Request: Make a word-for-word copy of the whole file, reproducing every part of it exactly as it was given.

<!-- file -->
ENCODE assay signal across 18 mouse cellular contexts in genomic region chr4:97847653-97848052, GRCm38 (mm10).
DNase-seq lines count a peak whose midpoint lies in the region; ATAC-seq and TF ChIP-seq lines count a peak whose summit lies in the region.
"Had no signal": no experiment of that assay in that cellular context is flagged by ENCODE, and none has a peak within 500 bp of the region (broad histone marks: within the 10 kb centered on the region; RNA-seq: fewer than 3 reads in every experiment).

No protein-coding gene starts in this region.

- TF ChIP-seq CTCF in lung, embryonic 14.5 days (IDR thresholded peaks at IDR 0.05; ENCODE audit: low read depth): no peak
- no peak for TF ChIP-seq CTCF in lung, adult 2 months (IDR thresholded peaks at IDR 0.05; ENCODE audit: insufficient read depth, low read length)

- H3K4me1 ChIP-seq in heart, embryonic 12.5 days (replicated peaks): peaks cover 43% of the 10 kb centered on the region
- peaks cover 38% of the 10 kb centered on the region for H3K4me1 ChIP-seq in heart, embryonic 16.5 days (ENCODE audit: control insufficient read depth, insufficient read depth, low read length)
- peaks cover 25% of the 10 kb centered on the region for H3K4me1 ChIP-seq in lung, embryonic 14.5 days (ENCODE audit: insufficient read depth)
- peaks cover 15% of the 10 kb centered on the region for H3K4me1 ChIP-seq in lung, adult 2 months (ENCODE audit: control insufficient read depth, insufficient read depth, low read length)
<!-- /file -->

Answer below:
ENCODE assay signal across 18 mouse cellular contexts in genomic region chr4:97847653-97848052, GRCm38 (mm10).
DNase-seq lines count a peak whose midpoint lies in the region; ATAC-seq and TF ChIP-seq lines count a peak whose summit lies in the region.
"Had no signal": no experiment of that assay in that cellular context is flagged by ENCODE, and none has a peak within 500 bp of the region (broad histone marks: within the 10 kb centered on the region; RNA-seq: fewer than 3 reads in every experiment).

No protein-coding gene starts in this region.

- TF ChIP-seq CTCF in lung, embryonic 14.5 days (IDR thresholded peaks at IDR 0.05; ENCODE audit: low read depth): no peak
- no peak for TF ChIP-seq CTCF in lung, adult 2 months (IDR thresholded peaks at IDR 0.05; ENCODE audit: insufficient read depth, low read length)

- H3K4me1 ChIP-seq in heart, embryonic 12.5 days (replicated peaks): peaks cover 43% of the 10 kb centered on the region
- peaks cover 38% of the 10 kb centered on the region for H3K4me1 ChIP-seq in heart, embryonic 16.5 days (ENCODE audit: control insufficient read depth, insufficient read depth, low read length)
- peaks cover 25% of the 10 kb centered on the region for H3K4me1 ChIP-seq in lung, embryonic 14.5 days (ENCODE audit: insufficient read depth)
- peaks cover 15% of the 10 kb centered on the region for H3K4me1 ChIP-seq in lung, adult 2 months (ENCODE audit: control insufficient read depth, insufficient read depth, low read length)